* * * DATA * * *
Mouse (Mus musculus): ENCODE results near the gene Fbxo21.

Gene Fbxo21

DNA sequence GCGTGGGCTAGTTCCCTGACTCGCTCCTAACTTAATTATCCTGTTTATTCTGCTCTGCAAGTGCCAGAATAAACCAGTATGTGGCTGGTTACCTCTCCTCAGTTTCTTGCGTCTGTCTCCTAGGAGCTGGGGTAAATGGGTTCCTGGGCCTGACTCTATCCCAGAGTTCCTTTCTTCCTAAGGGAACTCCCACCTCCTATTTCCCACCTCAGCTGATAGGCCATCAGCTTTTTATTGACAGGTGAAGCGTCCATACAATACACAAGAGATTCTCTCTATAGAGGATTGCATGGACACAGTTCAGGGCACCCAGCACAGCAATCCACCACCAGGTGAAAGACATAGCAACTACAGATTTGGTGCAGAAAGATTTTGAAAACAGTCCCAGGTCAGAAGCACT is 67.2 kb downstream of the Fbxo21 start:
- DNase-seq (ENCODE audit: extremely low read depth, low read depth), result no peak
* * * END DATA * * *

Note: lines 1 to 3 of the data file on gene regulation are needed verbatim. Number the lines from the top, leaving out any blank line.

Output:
Mouse (Mus musculus): ENCODE results near the gene Fbxo21.

Gene Fbxo21

DNA sequence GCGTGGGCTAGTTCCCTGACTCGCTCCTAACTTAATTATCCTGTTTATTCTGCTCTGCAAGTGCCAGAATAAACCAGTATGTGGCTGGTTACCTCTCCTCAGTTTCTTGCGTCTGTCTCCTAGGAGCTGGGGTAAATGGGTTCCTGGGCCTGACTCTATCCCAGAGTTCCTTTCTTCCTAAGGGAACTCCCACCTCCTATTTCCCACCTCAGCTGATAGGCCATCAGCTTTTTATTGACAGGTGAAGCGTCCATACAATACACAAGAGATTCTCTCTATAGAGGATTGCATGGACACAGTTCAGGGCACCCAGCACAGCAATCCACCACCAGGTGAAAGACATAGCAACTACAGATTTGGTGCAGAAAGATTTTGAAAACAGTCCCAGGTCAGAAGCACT is 67.2 kb downstream of the Fbxo21 start: